Since I started I've learned quite a bit about it. It was a bit rough at first but forms a solid part of my toolkit now. I really find it hard to imagine JS development without it. It's like driving a Porsche without proper wheels... Just as frustrating. :) Besides providing nifty module syntax it allows you to optimize your project easily. Even though the project documentation is quite vast, it's pretty easy for a beginner to get lost in the detail. Before getting into actual application structure I'm going to cover some core concepts briefly. Fundamentals of RequireJS You can probably live without RequireJS in case you application isn't that big (say ~500 lines of code).
It allows you to separate your source code semantically into modules. The next snippet contains a few examples of possible module definitions to give you a better idea of what I'm talking about: Project Structure Source Structure. Use require.js without grunt · Issue #1 · tzellman/ember-todos. RequireJS AGAIN · Issue #2194 · emberjs/ember.js. Added a "loader" method in Ember.Router to be used to load files async by guilhermeaiolfi · Pull Request #2215 · emberjs/ember.js. AMD is Not the Answer : Tom Dale. Every so often, we get requests to make Ember.js support AMD (asynchronous module definition).
So, while James is both smart and I’m sure good-looking (and I agree with his comments on CommonJS), here are the reasons I think he is wrong about AMD. Build Tools Are Okay However, for those of us who came from Dojo, requiring a server tool or compile step to just develop in JS was a complication. I have a lot of respect for Alex but, if this is his current opinion, he’s wrong. Many HTTP Requests. Ninja Geddesign - AMD is the Answer. Eight Ember.js Gotchas With Workarounds - CodeBrief. Having used Ember.js for a few months now, I have compiled a list of gotchas that I have encountered.
Many of these will change/be fixed as Ember matures, but until then I hope these will serve as pre-emptive time savers for other developers. 1. Computed Properties and .cacheable() This one has actually been fixed in the lastest build of Ember, but I'm putting it here since it is still present in the latest 0.9.5 release. Consider the following object: It turns out that if you try and bind to the tags property of the above object, you will encounter an infinite run loop.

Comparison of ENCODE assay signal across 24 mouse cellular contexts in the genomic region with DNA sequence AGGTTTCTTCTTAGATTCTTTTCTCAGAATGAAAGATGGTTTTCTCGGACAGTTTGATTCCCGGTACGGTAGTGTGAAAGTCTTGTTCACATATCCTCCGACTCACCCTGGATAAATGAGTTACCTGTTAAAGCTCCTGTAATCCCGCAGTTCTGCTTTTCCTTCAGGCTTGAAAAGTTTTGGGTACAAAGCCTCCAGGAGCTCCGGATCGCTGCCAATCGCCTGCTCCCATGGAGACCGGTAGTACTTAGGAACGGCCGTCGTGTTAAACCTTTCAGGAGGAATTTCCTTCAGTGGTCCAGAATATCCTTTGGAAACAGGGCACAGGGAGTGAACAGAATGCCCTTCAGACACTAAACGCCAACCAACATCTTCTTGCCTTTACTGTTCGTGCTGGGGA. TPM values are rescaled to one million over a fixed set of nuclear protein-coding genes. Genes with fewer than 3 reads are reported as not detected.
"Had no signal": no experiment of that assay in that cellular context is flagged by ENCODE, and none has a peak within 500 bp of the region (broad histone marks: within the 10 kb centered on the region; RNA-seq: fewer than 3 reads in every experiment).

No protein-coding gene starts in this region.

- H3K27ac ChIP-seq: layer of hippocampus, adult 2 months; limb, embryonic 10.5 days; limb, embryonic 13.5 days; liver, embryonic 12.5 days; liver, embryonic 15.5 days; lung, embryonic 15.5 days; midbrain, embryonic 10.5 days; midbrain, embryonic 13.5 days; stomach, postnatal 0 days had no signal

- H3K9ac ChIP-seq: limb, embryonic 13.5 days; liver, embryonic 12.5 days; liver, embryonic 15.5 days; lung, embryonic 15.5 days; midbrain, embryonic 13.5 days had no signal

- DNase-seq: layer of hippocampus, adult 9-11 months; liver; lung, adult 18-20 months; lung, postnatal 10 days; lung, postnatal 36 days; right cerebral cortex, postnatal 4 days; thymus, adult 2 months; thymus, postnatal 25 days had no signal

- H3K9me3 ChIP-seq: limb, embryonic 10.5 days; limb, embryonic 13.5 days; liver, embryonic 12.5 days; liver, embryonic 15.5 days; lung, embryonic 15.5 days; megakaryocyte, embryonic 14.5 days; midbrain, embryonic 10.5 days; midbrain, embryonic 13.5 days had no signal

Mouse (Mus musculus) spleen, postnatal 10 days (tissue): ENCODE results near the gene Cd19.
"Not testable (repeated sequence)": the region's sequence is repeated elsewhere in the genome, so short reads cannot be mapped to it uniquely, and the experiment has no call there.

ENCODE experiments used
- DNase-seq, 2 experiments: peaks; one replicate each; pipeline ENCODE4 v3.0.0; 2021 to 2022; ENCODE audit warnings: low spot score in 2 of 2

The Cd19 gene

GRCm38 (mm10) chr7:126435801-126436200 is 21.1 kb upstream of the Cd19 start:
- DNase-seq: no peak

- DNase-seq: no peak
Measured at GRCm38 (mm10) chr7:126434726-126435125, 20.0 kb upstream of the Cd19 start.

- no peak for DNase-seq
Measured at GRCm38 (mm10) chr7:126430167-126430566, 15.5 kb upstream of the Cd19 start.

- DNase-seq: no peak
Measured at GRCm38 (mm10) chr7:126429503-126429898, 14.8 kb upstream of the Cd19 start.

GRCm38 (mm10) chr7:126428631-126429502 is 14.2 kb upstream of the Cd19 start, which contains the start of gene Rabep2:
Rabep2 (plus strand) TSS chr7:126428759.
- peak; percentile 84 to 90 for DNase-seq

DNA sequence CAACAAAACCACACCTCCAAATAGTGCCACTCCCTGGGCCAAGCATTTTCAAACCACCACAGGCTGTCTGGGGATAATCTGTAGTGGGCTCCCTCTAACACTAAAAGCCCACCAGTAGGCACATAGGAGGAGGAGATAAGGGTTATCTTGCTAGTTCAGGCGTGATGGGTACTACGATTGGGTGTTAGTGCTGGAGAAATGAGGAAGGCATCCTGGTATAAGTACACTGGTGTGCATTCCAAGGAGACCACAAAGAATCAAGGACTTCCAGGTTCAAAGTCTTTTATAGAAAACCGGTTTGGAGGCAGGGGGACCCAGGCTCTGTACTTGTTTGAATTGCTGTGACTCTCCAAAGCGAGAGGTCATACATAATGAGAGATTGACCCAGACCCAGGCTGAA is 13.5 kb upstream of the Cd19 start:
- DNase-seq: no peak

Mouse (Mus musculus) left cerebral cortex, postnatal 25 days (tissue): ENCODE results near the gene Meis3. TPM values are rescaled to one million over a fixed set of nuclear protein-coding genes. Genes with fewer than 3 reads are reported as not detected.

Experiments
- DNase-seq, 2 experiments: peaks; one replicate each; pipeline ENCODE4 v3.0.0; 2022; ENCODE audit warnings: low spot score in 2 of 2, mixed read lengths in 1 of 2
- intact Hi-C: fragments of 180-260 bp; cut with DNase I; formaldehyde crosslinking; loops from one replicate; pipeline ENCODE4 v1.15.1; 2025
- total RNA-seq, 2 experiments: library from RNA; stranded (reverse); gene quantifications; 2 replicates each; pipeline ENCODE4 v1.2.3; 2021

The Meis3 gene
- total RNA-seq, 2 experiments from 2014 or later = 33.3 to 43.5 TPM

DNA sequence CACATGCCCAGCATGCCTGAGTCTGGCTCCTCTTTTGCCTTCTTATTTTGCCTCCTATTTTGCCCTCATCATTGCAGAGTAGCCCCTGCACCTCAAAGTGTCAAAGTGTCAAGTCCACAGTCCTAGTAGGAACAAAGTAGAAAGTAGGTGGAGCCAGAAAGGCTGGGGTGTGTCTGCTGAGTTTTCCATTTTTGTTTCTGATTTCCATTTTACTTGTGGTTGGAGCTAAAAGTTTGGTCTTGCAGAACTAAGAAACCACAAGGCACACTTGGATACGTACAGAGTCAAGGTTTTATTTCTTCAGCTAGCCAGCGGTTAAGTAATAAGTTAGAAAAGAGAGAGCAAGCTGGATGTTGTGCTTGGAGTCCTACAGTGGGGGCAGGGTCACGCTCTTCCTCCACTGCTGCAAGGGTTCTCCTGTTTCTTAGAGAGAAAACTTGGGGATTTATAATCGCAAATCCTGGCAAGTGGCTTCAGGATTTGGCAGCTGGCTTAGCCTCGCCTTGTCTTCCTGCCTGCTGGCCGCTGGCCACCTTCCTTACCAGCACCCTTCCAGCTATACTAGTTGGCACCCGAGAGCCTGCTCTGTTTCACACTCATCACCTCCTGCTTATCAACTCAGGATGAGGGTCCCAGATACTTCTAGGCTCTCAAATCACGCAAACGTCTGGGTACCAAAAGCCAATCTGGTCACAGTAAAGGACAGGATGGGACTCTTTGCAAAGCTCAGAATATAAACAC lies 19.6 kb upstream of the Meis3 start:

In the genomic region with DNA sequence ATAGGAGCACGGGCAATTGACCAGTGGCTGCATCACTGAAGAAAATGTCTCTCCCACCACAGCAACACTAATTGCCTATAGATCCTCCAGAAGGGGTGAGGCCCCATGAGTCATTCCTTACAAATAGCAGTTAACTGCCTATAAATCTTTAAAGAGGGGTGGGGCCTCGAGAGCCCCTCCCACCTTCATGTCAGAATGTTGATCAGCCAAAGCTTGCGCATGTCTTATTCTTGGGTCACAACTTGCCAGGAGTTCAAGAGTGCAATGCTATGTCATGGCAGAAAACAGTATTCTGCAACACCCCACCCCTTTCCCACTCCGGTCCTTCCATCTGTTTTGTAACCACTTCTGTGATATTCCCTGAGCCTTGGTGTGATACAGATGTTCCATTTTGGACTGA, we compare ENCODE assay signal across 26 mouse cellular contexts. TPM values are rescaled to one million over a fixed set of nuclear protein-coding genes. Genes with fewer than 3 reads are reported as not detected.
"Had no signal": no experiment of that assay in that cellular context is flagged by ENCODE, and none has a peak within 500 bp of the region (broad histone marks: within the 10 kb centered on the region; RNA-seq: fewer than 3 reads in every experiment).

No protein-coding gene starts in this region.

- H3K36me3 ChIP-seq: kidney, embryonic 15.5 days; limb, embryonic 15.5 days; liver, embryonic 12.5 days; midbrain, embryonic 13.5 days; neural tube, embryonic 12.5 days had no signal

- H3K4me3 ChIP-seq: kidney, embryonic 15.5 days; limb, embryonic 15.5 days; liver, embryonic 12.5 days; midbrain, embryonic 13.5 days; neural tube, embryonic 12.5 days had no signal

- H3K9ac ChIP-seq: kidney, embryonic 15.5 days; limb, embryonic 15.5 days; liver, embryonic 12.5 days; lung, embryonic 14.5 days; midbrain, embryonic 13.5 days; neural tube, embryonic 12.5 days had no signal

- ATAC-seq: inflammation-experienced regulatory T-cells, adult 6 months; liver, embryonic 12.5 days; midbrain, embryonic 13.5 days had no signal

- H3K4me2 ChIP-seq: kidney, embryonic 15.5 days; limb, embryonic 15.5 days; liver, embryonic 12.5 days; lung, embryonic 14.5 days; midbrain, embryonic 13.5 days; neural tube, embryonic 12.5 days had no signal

Even though the infinite loop issue has been fixed, making computed properties cacheable is generally a good idea and will be more the rule than the exception. Requirejs - ember.js and require.js. Upgrading to RequireJS 2.0 · jrburke/requirejs Wiki. Why There has been a good deal real world usage of requirejs, and there were some features around configuration that have come up that would be nice to add.
At the same time, there were some configuration options and internal features that have not held their weight, and it would be good to remove them. Support for the AMD APIs has not changed. If anything, I am hoping that the AMD loader implementers are starting to agree on higher level APIs, like common config. The changes were more around the configuration and internal operation of requirejs. However, since some configuration options have been removed, and some things about how modules are loaded and executed were changed, semantic versioning dictates that these changes warrant a 2.0 version. Primary Changes These are the primary changes: Delayed module evaluation In RequireJS 1.0, any built file with a bunch of define() calls in them will have all the modules executed once a top-level require call is hit.
Shim config It gets bad if order!